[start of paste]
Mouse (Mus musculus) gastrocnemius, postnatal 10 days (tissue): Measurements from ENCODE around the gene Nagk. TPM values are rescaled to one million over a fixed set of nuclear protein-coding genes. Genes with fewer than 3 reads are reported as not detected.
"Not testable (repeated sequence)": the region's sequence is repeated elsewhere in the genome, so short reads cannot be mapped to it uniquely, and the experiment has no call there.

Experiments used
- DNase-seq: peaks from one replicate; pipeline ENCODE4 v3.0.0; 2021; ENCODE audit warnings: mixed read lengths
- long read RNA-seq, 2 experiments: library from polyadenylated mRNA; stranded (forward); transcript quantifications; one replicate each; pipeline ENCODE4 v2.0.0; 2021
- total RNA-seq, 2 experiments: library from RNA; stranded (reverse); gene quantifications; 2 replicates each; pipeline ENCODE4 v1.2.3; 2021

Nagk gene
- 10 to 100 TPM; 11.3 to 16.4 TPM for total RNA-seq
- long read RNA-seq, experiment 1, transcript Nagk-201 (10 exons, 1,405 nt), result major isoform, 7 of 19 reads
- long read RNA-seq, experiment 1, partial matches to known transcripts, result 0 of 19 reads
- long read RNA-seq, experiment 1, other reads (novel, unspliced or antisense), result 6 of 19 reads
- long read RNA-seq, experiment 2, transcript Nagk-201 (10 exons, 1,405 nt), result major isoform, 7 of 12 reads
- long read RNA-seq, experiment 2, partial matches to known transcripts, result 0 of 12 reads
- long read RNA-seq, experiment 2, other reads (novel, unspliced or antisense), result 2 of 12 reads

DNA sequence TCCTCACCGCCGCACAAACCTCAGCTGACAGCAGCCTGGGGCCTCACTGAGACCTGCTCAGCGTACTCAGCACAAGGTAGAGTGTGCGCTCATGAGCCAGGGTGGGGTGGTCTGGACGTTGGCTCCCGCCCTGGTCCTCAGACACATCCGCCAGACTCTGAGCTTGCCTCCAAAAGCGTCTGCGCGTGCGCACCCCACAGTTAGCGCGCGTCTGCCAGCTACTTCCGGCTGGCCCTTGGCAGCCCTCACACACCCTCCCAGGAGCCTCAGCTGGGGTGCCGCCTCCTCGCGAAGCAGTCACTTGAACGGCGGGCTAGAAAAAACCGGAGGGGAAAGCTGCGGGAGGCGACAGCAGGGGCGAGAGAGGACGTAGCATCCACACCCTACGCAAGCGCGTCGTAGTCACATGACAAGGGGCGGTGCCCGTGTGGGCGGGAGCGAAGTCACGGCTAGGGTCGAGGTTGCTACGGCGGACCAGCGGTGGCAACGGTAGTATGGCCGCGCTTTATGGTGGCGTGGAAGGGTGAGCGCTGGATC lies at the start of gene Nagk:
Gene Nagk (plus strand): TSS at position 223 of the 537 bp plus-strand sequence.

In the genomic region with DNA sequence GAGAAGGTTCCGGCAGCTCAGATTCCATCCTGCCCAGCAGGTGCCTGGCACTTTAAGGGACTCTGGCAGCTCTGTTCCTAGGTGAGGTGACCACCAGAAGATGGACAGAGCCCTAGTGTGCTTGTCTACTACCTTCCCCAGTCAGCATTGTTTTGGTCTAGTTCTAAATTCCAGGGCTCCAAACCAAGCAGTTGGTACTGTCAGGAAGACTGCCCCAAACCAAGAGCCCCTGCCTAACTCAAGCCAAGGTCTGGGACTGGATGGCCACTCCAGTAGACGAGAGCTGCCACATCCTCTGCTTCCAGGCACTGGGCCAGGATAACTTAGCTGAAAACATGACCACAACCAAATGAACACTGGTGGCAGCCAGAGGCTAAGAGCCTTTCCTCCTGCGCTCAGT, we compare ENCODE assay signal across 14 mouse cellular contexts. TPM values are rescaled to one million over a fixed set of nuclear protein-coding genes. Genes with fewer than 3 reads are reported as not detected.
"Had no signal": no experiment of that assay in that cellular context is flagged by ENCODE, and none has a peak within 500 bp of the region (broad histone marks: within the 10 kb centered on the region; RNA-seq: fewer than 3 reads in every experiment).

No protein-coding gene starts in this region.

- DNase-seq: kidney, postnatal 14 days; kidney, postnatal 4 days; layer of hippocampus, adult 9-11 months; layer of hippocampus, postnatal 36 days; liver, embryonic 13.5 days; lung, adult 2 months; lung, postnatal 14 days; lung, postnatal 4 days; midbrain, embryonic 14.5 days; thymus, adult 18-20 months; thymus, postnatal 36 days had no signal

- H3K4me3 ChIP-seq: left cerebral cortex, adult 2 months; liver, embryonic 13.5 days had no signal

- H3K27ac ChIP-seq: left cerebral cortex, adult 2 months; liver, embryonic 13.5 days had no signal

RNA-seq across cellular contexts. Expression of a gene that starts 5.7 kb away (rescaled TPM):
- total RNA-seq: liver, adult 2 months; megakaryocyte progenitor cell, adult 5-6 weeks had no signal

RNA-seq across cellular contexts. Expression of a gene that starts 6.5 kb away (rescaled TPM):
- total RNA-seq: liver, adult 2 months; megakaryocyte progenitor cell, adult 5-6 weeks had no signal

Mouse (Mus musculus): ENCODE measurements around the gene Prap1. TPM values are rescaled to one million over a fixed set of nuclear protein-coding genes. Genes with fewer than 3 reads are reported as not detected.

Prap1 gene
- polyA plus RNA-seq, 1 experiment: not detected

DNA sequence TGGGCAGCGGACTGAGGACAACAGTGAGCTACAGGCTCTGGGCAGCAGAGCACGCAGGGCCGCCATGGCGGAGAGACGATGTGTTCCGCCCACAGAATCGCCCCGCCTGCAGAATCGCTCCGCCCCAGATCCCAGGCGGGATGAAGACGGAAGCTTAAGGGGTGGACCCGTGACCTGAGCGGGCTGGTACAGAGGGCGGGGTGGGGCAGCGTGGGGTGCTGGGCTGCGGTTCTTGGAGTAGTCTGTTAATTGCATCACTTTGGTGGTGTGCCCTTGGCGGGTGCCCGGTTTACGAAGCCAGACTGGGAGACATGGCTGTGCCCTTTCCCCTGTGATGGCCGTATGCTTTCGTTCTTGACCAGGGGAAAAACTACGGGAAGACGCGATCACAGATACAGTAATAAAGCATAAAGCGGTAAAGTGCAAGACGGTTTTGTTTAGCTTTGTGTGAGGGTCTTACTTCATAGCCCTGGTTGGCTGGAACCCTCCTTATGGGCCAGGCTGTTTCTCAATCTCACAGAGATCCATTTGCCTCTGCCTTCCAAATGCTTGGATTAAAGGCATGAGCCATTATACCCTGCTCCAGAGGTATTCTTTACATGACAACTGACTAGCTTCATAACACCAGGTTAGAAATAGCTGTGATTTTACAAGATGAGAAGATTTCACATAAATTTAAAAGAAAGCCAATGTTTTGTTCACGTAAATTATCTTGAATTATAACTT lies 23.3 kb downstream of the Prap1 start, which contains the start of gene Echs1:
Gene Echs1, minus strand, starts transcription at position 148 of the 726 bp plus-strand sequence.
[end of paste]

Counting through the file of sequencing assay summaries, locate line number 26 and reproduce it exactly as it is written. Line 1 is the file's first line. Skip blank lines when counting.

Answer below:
- total RNA-seq: liver, adult 2 months; megakaryocyte progenitor cell, adult 5-6 weeks had no signal